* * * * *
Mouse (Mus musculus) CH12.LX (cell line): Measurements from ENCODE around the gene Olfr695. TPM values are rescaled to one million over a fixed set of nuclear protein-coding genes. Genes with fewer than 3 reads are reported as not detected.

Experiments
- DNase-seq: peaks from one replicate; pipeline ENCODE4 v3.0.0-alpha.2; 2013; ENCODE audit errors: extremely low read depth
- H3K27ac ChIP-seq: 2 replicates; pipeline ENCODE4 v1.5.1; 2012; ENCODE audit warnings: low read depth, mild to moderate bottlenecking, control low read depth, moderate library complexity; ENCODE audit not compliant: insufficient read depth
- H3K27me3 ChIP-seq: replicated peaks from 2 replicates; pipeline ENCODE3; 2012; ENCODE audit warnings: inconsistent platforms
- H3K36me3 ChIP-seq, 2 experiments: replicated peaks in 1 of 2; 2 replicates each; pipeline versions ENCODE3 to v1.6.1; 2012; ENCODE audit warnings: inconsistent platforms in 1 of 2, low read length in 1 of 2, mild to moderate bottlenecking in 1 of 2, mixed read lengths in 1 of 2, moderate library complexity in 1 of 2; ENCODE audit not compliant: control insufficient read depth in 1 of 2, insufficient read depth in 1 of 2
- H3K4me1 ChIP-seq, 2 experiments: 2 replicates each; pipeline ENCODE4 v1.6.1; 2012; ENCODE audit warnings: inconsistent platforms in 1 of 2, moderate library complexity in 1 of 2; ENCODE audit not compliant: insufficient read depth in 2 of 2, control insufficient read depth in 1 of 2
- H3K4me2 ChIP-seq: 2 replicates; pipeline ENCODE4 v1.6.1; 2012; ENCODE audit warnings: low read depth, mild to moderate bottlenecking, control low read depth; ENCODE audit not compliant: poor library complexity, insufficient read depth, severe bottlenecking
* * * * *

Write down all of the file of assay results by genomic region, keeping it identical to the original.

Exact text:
Mouse (Mus musculus) CH12.LX (cell line): Measurements from ENCODE around the gene Olfr695. TPM values are rescaled to one million over a fixed set of nuclear protein-coding genes. Genes with fewer than 3 reads are reported as not detected.

Experiments
- DNase-seq: peaks from one replicate; pipeline ENCODE4 v3.0.0-alpha.2; 2013; ENCODE audit errors: extremely low read depth
- H3K27ac ChIP-seq: 2 replicates; pipeline ENCODE4 v1.5.1; 2012; ENCODE audit warnings: low read depth, mild to moderate bottlenecking, control low read depth, moderate library complexity; ENCODE audit not compliant: insufficient read depth
- H3K27me3 ChIP-seq: replicated peaks from 2 replicates; pipeline ENCODE3; 2012; ENCODE audit warnings: inconsistent platforms
- H3K36me3 ChIP-seq, 2 experiments: replicated peaks in 1 of 2; 2 replicates each; pipeline versions ENCODE3 to v1.6.1; 2012; ENCODE audit warnings: inconsistent platforms in 1 of 2, low read length in 1 of 2, mild to moderate bottlenecking in 1 of 2, mixed read lengths in 1 of 2, moderate library complexity in 1 of 2; ENCODE audit not compliant: control insufficient read depth in 1 of 2, insufficient read depth in 1 of 2
- H3K4me1 ChIP-seq, 2 experiments: 2 replicates each; pipeline ENCODE4 v1.6.1; 2012; ENCODE audit warnings: inconsistent platforms in 1 of 2, moderate library complexity in 1 of 2; ENCODE audit not compliant: insufficient read depth in 2 of 2, control insufficient read depth in 1 of 2
- H3K4me2 ChIP-seq: 2 replicates; pipeline ENCODE4 v1.6.1; 2012; ENCODE audit warnings: low read depth, mild to moderate bottlenecking, control low read depth; ENCODE audit not compliant: poor library complexity, insufficient read depth, severe bottlenecking